In light of the soon to be released remake of giallo horror classic Suspiria, it seems as good a time as ever to reexamine a film that heavily nodded to the themes and aesthetic of that particular story. The Neon Demon had its wide release in the Summer of 2016 after receiving a medley of cheers and jeers during its world premiere at the Cannes Film Festival. Despite possessing the name recognition from being helmed by Nicolas Winding Refn, the director responsible for every thinking man’s favourite action flick, Drive, the film barely made a dent at the box office and quickly fell into obscurity aside from a small cult following.
Trading in a dance academy for the glamorous world of runway fashion modelling, The Neon Demon, as with Suspiria, depicts a profession typically associated with elegance and then interweaves sinister themes of the occult throughout. Fresh-faced 16-year-old Jesse (Elle Fanning) has arrived in Los Angeles and is in the midst of entering the viper pit that is the cutthroat fashion world. Although just beginning her modelling career, everyone around Jesse is in awe of her natural perfection with many wanting to bask in her seemingly effortless beauty.
With so many onlookers desperately coveting what she has, there is quickly an undercurrent of danger as it appears that her apparent naivety is at risk of being exploited from every possible angle. From the seedy hotel manager (Keanu Reeves), her considerably older romantic partner (Karl Glusman), the overly accommodating makeup artist (Jena Malone), and a duo of attention starved “older” models (Abbey Lee & Bella Heathcote), you are never sure which force will become Jesse’s biggest obstacle as she quickly rises in the ranks of the fashion model world.
Haters and fans alike find some common ground in conceding that The Neon Demon at the very least is visually striking throughout. Director Nicolas Winding Refn (who is in fact colour blind in real life) clearly has a distinctive eye, as the film is drenched in vibrant blue and red hues, harkening back to what was on display in 1977’s Suspiria. Even when the material portrayed is downright horrific, Refn maintains this same arresting aesthetic, which manages to make grotesque events feel like the latest glossy fashion spread for Vogue. I don’t know how many directors can confidently state that they were able to depict necrophilia and cannibalism in such a stylishly alluring manner.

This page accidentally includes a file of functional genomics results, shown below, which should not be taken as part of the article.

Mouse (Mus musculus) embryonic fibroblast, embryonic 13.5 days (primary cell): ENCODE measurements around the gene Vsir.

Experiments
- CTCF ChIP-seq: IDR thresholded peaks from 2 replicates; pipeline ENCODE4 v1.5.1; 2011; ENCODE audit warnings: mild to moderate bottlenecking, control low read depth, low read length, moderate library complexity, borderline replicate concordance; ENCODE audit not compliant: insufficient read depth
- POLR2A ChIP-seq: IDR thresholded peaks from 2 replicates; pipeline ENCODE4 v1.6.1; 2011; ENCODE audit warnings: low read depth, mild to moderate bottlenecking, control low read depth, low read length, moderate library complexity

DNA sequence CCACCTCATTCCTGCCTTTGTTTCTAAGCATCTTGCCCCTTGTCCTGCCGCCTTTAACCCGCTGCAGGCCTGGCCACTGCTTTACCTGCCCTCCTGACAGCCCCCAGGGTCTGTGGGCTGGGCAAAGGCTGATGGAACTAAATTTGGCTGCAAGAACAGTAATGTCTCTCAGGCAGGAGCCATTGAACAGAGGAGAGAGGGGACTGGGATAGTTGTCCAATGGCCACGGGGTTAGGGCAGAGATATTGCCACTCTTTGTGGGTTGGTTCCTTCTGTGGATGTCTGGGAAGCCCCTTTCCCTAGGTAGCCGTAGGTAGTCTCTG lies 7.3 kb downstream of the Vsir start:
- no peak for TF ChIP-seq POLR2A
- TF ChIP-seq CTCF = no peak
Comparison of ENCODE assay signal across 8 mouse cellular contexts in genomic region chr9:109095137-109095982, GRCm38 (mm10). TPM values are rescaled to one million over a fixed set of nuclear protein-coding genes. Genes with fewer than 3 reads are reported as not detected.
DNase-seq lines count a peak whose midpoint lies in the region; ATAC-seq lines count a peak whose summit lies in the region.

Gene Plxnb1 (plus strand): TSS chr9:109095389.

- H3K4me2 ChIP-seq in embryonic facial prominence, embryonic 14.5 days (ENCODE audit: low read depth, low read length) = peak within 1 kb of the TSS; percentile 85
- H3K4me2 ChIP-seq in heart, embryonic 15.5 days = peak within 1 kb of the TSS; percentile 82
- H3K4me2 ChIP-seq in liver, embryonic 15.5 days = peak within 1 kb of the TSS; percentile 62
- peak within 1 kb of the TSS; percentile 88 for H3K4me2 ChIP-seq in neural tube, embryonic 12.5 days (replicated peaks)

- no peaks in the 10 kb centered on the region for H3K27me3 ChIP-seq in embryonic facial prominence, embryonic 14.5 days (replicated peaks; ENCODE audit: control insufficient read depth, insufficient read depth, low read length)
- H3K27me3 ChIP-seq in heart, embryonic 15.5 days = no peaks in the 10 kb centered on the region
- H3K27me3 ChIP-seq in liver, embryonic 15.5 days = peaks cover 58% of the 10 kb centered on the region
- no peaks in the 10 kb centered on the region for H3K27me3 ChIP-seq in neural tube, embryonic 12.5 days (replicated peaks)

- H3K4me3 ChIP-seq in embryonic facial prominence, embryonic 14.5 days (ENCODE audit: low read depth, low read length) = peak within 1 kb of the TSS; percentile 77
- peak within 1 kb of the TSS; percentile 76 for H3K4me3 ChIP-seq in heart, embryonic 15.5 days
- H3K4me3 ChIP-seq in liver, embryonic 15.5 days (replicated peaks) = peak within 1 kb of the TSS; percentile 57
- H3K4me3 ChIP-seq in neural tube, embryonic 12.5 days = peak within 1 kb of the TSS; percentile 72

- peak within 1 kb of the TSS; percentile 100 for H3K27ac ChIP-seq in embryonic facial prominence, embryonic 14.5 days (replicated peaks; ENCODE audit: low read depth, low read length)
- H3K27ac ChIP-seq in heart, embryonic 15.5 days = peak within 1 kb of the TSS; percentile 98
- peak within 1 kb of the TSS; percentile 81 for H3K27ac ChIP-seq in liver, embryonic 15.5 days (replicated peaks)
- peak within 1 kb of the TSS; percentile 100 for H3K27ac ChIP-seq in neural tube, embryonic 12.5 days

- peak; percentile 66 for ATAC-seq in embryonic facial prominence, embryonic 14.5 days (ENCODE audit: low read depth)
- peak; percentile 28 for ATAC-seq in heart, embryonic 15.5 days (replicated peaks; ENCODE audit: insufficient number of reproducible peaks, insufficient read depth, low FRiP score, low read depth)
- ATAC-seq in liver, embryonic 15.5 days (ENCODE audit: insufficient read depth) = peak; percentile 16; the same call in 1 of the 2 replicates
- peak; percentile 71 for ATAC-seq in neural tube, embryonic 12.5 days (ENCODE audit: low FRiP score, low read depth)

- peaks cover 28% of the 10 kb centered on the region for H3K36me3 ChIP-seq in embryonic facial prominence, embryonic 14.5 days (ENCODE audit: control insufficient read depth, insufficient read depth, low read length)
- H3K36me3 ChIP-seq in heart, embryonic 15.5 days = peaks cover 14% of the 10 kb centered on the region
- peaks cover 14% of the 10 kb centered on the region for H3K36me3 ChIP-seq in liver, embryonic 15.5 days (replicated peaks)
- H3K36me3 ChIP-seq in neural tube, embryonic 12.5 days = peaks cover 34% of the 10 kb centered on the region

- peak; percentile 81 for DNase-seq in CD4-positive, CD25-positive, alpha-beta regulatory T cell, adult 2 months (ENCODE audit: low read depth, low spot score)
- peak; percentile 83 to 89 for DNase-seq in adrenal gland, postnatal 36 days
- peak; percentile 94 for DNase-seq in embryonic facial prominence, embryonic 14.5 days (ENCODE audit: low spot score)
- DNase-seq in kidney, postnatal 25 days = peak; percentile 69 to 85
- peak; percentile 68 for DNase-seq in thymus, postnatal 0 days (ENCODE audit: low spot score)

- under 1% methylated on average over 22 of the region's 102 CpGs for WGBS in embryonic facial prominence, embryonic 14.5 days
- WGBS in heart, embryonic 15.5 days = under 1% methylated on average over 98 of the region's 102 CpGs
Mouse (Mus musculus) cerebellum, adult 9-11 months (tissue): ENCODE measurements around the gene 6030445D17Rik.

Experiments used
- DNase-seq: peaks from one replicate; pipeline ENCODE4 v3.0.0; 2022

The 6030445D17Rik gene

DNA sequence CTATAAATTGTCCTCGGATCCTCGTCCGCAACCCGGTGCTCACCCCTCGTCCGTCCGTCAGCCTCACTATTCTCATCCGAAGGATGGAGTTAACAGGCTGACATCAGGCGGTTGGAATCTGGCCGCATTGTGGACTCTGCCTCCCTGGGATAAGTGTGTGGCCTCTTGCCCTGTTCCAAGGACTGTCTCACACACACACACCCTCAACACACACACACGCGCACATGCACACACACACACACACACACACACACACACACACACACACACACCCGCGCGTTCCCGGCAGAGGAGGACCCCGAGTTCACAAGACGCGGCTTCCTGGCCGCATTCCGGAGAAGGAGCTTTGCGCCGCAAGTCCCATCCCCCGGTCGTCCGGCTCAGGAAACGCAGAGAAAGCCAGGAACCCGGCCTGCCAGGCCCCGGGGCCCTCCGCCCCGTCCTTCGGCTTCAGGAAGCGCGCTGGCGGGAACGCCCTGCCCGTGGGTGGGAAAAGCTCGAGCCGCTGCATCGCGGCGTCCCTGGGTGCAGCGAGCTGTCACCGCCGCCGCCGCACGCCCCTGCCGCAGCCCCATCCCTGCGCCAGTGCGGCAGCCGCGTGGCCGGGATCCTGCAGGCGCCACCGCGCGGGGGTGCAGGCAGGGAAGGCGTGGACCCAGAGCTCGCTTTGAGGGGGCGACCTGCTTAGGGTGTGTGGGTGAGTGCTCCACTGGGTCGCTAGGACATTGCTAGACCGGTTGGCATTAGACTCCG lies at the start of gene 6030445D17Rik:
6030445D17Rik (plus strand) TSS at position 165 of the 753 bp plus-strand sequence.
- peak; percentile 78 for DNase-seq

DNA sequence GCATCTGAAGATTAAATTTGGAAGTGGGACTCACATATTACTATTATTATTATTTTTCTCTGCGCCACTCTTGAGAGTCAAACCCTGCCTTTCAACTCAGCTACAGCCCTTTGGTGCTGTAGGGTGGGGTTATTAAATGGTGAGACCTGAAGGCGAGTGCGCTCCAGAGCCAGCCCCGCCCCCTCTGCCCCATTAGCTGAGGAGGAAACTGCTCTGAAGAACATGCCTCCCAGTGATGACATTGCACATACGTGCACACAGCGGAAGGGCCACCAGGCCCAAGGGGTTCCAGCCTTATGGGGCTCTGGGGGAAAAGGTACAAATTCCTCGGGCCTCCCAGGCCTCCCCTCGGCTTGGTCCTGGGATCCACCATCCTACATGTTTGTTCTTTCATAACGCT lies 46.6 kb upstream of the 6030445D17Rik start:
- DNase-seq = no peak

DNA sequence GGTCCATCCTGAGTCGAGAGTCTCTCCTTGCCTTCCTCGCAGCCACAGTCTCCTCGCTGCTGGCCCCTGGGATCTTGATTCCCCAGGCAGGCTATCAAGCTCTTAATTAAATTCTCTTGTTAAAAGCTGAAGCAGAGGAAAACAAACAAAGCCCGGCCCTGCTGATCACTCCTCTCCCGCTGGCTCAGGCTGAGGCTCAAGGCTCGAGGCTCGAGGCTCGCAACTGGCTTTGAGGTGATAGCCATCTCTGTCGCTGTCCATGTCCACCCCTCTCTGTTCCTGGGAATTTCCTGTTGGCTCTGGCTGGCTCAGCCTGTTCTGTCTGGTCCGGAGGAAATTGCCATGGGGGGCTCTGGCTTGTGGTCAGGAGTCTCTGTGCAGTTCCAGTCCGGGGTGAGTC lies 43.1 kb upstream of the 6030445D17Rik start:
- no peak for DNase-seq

The Neon Demon is more than simply a pretty face, however, as the combination of the pulse-pounding otherworldly score by Cliff Martinez, purposefully stilted plastic dialogue, and wild shifts in story material lead to an entrancingly lurid experience. Much like the protagonist Jesse who is increasingly hypnotized by her own beauty and the magnetism it has over everyone around her, I found myself similarly mesmerized as the film progressed. All of this contributes to a film that for the bulk of its runtime feels like a dream that increasingly heightens until finally descending into a nightmare where the same beauty now takes on a malevolence that is just as stunning to behold. The film’s climactic moment best demonstrates this, as similar locations that were minutes before full of light and seemingly inviting are overtaken by ghastly red and blue hues.
Some consistent criticisms of the film relate to the events depicted being unclear as well as the story’s overarching message being muddied by a lack of explanation. Unlike Suspiria which has a straightforward plot, The Neon Demon never more than alludes to the supernatural leaving some of the film more open to interpretation. By the film’s conclusion, the viewer’s mind is overloaded with symbols, which can be frustrating for some, but for others adds to the film’s hypnotic allure. I find I am consistently left with a whirlwind of thoughts after watching the story unfold with the exact meaning being interpreted differently each time. The film touches on themes of authenticity and the dangers associated with narcissism, but overall this is a biting critique of the fashion industry and how beauty icons are always ultimately at the mercy of the consumer’s interest in their appeal.
The horrifying fashion tale loses its way somewhat when (as with his previous story Only God Forgives) Refn seems more intent on trying to provoke the audience rather than tell a thoughtful story. Scenes such as a knife being inserted into a character’s mouth to imitate oral sex and the infamous necrophilia scene feel manufactured to shock, but in Refn’s defence these scenes do add to the collective symbolism and serve a point (even if they are rather unpleasant to watch). The Neon Demon, as with most art house films, is meant to be divisive and there is a good chance that someone viewing it for the first time may actually hate it. However, I guarantee that you will still be thinking about the story for days afterwards, which is more than can be said for many horror films you may watch this Halloween.